Archive for the ‘Tim Keller’ Category


After reading through the Bible in a year, Bear Grylls made this statement – “What did I learn? I am a great sinner, Christ is a great redeemer.” Amen!

Reading through the Bible from cover-to-cover is something every Christian, and every person who wants to consider themselves educated, should do. It doesn’t matter if you do it in a year or not, just do it.

This year, I’ll be using the “5 Day Bible Reading Plan” from http://www.bibleclassmaterial.com. It’s “basically chronological” with readings from both the Old and New Testaments. It’s different in that there are only five days of reading per week, giving time to catch up if you need it. You can print out a copy of the reading plan here.

There are a number of other good plans, too. Ligonier has several here. All of the ESV’s reading plans are here. Whichever you choose, stick with it, and you’ll learn what bear Grylls did.

“Am I a Christian, Pastor Timothy Keller?” is a very interesting op-ed written by New York Times columnist Nicholas Kristof. He asks Tim Keller, pastor of Redeemer Presbyterian Church in New York, a series of questions. Keller answers his questions in what sounds like a conversation between the two. You should read it. Most of us have been asked questions like this before, and it’ll help us prepare and think through our answers. You can read it here.

We saw Rogue One last week, and thought it was very good.


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We’re called to make a defense for the faith as disciples of Jesus Christ. “Always be ready to give an answer” (1 Pet.3:15) is still our call and charge.

Being equipped and ready to explain what we believe and why (broadly called apologetics) is important, but the way we do it shouldn’t remain static. In other words, it doesn’t do us any good if we answer questions people aren’t asking (or the people with whom we’re talking). In generations past, the question of biblical authority was crucial. More recently, the issue of truth (and whether or not it even existed) was on the front-burner. Now, not so much.

What seems to be important today id freedom. Marvin Olasky, in the March 23rd issue of WORLD, wrote:

When many young Americans are primarily yearning for freedom, talk about objective truth may swim right by them. That’s why some of the most successful pastors with young people start out not by talking about truth but about freedom. Tim Keller in Manhattan, for example, tells his youthful audience: You may think you’re free, but you’re not. In shunning Christ you have made yourself a slave to money, or sex, or to a particular body image, or success, or…something.

Those who shun Christ embrace slavery of some kind. Those who embrace Christ gain freedom: As Jesus said to the Jews who believed Him, “You will know the truth, and the truth will set you free.” The University of Texas at Austin and many other institutions have carved onto administration buildings those words from John 8:32, but I have yet to see on the walls Christ’s follow-ups: “Everyone who practices sin is a slave to sin,” and “If the Son sets you free, you will be free indeed” (John 8:34, 36).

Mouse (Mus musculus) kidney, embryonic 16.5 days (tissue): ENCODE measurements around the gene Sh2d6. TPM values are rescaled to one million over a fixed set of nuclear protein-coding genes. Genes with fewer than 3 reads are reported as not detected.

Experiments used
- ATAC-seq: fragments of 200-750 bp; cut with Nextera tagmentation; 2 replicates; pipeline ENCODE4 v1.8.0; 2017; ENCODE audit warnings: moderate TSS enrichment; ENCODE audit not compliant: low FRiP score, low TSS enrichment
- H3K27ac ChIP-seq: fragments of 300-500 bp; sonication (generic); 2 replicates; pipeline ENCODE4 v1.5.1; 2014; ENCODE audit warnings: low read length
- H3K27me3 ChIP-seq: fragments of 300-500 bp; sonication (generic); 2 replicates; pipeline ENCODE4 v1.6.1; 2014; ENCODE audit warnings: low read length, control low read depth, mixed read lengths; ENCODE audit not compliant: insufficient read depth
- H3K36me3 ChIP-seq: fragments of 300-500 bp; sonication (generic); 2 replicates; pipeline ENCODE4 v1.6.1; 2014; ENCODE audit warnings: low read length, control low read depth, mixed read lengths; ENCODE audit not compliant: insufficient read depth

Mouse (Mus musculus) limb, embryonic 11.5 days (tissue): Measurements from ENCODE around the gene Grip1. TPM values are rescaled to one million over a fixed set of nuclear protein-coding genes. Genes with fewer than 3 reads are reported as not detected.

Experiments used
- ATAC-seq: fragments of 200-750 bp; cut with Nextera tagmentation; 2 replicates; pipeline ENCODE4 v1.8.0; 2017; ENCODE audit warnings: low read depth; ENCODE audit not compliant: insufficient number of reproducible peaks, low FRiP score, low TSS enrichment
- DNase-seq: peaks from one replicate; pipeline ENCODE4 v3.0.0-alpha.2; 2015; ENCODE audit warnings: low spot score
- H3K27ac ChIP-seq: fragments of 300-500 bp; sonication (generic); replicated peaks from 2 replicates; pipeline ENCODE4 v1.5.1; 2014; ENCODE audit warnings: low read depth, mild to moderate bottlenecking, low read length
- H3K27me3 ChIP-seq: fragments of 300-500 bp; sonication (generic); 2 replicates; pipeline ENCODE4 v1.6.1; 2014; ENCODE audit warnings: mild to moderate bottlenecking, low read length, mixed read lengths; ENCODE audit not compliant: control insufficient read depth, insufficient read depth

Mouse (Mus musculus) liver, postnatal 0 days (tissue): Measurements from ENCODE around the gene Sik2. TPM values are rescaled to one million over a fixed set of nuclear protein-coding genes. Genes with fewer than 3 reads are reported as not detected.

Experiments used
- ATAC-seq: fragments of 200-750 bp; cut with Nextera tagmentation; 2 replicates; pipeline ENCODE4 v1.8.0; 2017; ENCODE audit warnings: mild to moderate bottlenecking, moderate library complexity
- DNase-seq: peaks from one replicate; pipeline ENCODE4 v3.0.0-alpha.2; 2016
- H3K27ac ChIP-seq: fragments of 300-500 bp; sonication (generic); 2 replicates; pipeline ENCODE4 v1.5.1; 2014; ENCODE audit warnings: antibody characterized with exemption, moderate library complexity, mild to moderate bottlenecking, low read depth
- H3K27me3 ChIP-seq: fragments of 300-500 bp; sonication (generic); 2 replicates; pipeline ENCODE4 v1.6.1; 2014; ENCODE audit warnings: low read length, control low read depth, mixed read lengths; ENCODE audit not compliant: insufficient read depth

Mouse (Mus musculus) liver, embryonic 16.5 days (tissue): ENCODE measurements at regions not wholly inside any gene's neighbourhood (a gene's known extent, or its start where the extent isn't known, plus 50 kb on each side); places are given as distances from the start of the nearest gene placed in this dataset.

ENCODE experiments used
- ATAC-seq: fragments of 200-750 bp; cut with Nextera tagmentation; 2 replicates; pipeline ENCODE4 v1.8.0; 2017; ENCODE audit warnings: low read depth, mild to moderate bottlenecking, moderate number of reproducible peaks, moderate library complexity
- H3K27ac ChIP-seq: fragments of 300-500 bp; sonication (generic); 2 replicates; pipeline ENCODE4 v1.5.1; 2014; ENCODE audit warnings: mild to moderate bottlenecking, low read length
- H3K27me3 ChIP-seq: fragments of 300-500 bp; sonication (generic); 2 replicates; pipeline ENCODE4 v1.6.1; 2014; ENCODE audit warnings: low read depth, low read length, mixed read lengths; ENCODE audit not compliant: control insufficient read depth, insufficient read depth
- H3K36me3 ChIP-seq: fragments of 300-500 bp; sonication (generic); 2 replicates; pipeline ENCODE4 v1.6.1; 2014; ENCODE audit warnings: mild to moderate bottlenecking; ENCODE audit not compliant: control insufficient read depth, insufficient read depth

We all need all those verses and we need to get the order right, because truth leads to freedom yet freedom does not necessarily lead to truth. Sadly, college professors these days typically advocate freedom and skip over the means by which we will gain it – so students often do the same. That leads to my apologetic question: Is it unproductive to talk about eternal life with young people who don’t yet care about it? Or to talk about Truth with those who don’t think it exists? Why not talk about our shackles and how Christ breaks them?

Very good questions and worth discussion.


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Here’s the scenario: You marry someone because their family has a lot of money. You’re convinced that you, as a new member of the family, will be able to enjoy all of the money and all of the benefits that come with it. Something happens along the way, though. It’s made very clear to you that you won’t get anything as an inheritance – not one cent. You think you’ve been the victim of false advertising, so you bail out. You were in it for the money and once the money wasn’t there, it was over as far as you’re concerned.

When it comes to believing in Jesus Christ (becoming a Christian), a lot of people do the same thing – they marry for money. They hear of the benefits of putting their faith and trust in Jesus and say “I do,” so to speak. Purpose in life, joy, a good marriage, companionship, healing, relief from suffering, answers to all of your prayers, and success in life all sound like things, so we go for it and believe in Jesus.

But what happens when we don’t get those things? We have no idea what our purpose is, we don’t have much joy, our marriage is worse than it was before, our old friends leave us, we’re still sick, God seems to say “no” to many of our prayers, and we’re not exactly having our “best life now.” What then? We decide that this “Jesus stuff” really isn’t so great after all and we leave. We say, I tried that but it didn’t work for me.”

If that’s our attitude, we married for money – we came to Jesus because of what we thought He could give us and what we wanted Him to do for us. When we knew the “money” wasn’t going to be there after all, we took off. 

“Come to Jesus and get blessed” is not the gospel – the good news of Jesus Christ. To be honest, that’s the message that many Christians have proclaimed and it’s seriously flawed. No wonder so many people drop out. I would, too, if that was the message I was “sold.”

We come to Jesus Christ because realize that we’re sinful and need a Saviour, and that Jesus is that Saviour. We put our faith and trust in Him because of who He is and what He’s done on our behalf. In the marriage analogy, we commit ourselves wholeheartedly to Him because we love Him – the same thing we do with our own beloved. Some, all, or none of the benefits we imagine may take place, but the vow “for better or for worse” is far more significant than “bennies.”

(I’m indebted to Timothy Keller, pastor of Redeemer Presbyterian Church in New York City for this idea.)